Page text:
Visualization Analysis and Design

Sunday, October 24: 8:00am-3:15pm

Tamara Munzner, University of British Columbia

This introductory tutorial will provide a broad foundation for thinking systematically about visualization systems, built around the idea that becoming familiar with analyzing existing systems is a good springboard for designing new ones. The major data types of concern in visual analytics, information visualization, and scientific visualization will all be covered: tables, networks, and sampled spatial data. This tutorial is focused on data and task abstractions, and the design choices for visual encoding and interaction; it will not cover algorithms. No background in computer science or visualization is assumed.

IEEE VIS Full Paper Review Model and Process: Becoming a (Better) Program Committee Member

Monday, October 25: 11:50am-3:15pm

Bongshin Lee, Microsoft Research
Petra Isenberg, Inria
Anastasia Bezerianos, Université Paris-Sud / Université Paris-Saclay

Two fundamental tenets of scientific research are that it can be scrutinized and built-upon. Both require that the collected data, supporting materials, and decision timing be shared, so others can examine, reuse, and extend them. This tutorial will teach how you can share the artifacts of your own research. You will learn about the benefits gained by making different components or stages of research transparent, including decision timing, data collection procedures, raw data, and analysis & code. And for each, there will be tips and tricks as well as a walkthrough on how to share your work using the Open Science Framework. Bringing your laptop is highly encouraged.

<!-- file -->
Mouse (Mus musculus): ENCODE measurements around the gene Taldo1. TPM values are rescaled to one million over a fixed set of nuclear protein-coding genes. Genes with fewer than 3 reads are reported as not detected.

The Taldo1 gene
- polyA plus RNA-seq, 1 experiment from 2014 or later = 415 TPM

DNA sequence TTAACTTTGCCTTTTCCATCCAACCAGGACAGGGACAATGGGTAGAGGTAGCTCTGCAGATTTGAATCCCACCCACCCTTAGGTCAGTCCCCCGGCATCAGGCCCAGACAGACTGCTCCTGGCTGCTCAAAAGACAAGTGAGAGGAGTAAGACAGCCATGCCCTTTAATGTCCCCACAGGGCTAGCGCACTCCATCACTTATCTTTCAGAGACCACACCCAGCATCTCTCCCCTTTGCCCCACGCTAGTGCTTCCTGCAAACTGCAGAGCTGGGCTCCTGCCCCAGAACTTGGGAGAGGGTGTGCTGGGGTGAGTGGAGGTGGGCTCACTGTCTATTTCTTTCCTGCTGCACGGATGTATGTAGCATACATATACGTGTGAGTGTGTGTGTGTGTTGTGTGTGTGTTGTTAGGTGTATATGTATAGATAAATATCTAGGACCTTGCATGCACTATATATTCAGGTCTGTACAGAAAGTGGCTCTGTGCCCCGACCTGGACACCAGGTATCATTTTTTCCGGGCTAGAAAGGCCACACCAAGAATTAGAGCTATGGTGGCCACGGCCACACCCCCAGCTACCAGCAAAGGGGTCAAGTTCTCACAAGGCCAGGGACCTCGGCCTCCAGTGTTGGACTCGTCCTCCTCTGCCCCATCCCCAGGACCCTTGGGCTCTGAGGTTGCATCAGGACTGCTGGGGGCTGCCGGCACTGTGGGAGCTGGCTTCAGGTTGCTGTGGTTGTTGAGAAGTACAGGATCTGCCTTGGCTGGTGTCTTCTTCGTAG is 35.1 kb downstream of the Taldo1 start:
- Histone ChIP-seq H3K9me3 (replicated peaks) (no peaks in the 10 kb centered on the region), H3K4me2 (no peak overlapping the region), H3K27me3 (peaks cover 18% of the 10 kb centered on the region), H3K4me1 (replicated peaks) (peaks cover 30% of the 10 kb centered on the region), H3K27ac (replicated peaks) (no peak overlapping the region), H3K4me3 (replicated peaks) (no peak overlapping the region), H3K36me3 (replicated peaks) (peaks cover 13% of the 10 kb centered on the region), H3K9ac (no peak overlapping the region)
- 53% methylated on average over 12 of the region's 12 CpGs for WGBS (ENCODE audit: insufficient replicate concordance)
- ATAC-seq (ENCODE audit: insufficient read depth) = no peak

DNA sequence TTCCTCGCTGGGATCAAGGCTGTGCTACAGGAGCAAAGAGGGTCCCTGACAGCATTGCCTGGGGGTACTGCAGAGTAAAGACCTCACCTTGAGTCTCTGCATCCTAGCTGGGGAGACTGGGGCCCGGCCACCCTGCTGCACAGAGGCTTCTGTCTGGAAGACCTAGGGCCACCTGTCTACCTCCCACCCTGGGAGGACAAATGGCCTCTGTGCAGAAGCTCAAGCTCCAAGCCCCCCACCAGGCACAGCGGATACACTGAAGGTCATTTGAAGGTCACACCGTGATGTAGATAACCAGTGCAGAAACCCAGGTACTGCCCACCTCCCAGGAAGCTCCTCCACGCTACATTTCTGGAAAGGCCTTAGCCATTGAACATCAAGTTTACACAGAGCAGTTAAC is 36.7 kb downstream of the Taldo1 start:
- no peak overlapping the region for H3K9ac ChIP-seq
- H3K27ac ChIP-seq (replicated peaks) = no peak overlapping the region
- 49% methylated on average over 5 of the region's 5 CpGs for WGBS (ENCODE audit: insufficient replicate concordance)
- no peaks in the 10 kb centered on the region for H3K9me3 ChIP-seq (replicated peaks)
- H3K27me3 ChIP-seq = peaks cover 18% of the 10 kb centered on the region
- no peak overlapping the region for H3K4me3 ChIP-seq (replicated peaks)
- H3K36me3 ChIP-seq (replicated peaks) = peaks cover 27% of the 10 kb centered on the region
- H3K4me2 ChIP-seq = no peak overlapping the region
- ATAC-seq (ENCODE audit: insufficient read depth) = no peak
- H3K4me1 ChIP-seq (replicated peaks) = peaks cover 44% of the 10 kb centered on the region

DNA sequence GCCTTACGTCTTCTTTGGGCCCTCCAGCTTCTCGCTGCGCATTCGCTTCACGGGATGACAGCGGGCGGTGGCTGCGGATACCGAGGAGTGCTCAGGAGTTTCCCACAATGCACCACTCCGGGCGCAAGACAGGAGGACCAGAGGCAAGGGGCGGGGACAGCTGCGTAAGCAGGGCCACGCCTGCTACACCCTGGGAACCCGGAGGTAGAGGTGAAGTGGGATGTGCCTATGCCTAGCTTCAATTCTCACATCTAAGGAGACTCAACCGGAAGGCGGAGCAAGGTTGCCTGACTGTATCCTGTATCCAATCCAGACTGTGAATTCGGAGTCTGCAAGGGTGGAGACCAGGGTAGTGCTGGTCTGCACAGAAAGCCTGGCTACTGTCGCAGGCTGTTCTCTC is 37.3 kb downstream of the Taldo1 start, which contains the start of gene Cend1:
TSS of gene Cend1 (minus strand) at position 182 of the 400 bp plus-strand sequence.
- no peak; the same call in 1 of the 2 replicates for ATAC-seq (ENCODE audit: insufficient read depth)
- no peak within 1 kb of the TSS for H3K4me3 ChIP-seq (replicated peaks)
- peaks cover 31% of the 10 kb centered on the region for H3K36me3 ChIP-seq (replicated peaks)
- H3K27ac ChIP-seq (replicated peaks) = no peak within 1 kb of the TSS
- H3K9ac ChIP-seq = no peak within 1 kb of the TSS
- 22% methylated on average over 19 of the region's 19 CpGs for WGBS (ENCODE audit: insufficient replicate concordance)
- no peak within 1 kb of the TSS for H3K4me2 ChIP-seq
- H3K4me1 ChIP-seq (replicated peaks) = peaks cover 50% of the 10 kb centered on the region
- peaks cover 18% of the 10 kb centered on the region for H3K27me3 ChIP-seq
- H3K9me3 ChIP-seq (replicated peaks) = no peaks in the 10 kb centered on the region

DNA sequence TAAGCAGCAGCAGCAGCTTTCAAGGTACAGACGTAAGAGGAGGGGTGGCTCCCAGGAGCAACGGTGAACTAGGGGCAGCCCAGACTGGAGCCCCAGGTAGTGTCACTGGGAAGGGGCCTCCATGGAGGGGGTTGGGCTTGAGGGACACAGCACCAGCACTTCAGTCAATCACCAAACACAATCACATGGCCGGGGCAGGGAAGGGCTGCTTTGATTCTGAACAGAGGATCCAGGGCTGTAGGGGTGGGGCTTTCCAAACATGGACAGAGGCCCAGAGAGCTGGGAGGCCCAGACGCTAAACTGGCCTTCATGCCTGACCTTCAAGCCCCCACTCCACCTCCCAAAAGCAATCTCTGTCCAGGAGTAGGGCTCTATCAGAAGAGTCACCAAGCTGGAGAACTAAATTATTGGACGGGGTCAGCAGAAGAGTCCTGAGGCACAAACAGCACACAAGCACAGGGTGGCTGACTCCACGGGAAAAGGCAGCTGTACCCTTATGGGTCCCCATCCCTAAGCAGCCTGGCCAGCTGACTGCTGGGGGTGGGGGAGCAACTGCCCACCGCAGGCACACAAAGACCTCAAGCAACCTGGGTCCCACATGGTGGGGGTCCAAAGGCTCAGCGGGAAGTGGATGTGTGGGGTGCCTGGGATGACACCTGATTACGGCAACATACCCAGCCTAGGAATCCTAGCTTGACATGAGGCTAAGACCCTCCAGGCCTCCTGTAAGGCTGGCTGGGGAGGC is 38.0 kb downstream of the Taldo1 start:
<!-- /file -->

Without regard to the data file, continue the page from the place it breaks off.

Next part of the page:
We will also discuss what to do (and what you do not need to do) when reviewing a paper with open materials. You will hopefully walk away with an improved ability to make your own research more empirically replicable and computationally reproducible. These skills can enable you to have a greater impact on the field by facilitating reuse and further development of your ideas by both other researchers and those who wish to apply your work.

User-Centred Evaluation in Visualization

Monday, October 25: 8:00am-11:25am

Camilla Forsell, Linköping University
Matthew Cooper, Linköping University
Niklas Rönnberg, Linköping University

The objective of this half-day introductory tutorial in user-centred evaluation in visualization is to introduce the topic and explain its importance, provide general knowledge about what is important to consider and what resources are available to support further study in this area. Participants will also learn to better judge the relevance and quality of a publication which includes an evaluation since similar rules apply. By providing fundamental insights into the subject the tutorial also encourages participants to further deepen their knowledge after completion of the tutorial by self-study or participating in further courses.

Riemannian Geometry for Scientific Visualization

Monday, October 25: 11:50am-3:15pm

Markus Hadwiger, KAUST
Thomas Theussl, KAUST
Peter Rautek, KAUST